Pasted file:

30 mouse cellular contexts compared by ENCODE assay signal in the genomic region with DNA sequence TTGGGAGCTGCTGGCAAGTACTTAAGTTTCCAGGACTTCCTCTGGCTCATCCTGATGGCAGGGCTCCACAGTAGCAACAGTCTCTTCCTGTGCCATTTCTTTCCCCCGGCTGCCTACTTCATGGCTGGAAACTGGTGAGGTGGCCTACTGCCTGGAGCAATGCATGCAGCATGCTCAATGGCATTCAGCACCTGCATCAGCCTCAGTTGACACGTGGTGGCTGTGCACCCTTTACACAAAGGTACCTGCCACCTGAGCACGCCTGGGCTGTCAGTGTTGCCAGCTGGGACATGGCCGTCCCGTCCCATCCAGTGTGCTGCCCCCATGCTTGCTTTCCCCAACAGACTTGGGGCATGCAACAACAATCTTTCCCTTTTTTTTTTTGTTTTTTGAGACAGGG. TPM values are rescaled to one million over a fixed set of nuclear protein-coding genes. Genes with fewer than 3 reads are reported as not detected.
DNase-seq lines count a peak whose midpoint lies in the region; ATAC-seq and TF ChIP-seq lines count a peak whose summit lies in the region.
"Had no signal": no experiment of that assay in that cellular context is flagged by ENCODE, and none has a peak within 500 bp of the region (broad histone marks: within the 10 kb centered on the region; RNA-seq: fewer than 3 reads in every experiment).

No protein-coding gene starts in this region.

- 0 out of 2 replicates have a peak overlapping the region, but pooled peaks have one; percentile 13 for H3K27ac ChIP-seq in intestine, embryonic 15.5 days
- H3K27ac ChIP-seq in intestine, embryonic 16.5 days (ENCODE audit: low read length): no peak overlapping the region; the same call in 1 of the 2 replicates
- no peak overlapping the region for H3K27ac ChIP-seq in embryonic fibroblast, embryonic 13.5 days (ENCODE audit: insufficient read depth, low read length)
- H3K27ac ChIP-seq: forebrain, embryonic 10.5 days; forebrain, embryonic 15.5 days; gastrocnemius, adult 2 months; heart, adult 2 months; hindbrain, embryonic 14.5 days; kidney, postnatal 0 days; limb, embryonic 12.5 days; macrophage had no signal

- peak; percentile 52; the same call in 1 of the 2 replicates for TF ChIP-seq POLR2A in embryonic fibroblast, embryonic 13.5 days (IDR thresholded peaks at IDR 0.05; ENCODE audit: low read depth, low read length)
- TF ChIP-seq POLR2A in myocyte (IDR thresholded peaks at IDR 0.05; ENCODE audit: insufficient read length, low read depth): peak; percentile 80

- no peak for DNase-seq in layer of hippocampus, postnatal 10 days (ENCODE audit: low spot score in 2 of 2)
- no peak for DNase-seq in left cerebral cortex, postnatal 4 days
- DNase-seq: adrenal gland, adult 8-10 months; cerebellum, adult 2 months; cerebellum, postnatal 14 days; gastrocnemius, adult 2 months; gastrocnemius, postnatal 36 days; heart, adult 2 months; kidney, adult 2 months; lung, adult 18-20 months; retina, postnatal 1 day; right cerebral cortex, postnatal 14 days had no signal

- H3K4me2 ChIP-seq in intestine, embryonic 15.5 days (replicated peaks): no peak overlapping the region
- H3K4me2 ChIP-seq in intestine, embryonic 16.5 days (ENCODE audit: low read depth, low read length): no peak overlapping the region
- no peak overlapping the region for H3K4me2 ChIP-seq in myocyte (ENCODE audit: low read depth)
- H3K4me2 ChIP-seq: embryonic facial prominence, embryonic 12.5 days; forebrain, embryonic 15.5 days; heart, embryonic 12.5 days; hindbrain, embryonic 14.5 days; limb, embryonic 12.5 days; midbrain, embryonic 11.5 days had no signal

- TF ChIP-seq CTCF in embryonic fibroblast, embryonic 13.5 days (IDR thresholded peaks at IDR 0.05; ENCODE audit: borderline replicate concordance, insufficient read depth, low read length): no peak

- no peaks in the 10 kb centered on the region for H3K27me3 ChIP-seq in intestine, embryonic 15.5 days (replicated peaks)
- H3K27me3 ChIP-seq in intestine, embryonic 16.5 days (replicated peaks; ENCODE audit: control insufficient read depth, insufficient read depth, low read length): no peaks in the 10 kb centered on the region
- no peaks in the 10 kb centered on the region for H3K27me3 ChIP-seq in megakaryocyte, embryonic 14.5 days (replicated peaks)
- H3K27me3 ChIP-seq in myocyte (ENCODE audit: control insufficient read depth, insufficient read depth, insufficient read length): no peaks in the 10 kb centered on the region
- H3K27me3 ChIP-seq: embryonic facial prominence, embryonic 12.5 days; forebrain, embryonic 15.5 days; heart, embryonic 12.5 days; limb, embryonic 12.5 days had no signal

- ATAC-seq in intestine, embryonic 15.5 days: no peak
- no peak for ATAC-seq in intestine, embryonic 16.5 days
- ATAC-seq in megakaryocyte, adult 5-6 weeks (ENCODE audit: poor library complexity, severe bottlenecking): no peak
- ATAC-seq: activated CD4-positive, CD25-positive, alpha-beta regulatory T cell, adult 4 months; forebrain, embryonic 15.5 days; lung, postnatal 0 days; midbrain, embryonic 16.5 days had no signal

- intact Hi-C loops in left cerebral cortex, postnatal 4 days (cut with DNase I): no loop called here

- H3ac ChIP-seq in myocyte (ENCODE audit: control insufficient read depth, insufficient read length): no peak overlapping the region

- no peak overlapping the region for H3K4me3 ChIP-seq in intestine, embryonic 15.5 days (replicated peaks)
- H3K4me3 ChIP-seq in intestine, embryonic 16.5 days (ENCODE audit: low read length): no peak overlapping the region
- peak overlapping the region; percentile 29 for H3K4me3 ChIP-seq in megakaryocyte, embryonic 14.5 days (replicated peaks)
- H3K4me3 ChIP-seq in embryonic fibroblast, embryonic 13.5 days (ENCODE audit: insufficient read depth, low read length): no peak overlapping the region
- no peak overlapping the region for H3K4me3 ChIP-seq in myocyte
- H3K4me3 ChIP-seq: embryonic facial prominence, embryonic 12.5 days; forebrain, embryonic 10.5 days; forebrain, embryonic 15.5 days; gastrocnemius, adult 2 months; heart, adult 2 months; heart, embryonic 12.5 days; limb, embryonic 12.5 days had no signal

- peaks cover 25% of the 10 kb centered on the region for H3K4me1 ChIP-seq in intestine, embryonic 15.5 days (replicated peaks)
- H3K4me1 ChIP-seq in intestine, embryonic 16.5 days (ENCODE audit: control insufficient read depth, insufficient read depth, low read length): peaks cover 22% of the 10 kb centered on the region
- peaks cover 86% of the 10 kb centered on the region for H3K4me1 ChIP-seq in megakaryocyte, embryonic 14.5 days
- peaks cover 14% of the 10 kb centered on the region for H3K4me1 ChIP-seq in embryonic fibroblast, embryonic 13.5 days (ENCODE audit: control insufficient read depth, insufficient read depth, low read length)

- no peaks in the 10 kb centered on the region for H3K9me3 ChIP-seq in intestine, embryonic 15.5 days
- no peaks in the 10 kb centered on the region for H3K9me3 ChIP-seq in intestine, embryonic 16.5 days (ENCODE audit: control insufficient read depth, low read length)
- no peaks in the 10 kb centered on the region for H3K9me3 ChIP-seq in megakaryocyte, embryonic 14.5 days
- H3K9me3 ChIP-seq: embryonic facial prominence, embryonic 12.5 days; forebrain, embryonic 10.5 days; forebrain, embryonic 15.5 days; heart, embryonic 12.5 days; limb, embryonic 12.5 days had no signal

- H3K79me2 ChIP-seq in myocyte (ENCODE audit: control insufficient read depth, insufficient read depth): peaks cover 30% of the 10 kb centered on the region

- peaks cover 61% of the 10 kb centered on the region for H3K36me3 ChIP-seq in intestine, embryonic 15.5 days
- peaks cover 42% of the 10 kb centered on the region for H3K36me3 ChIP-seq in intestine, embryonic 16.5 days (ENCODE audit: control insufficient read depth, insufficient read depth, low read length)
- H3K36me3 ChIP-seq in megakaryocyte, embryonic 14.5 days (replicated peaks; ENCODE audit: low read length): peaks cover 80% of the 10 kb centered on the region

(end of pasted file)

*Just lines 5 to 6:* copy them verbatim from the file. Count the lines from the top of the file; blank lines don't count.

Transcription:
- 0 out of 2 replicates have a peak overlapping the region, but pooled peaks have one; percentile 13 for H3K27ac ChIP-seq in intestine, embryonic 15.5 days
- H3K27ac ChIP-seq in intestine, embryonic 16.5 days (ENCODE audit: low read length): no peak overlapping the region; the same call in 1 of the 2 replicates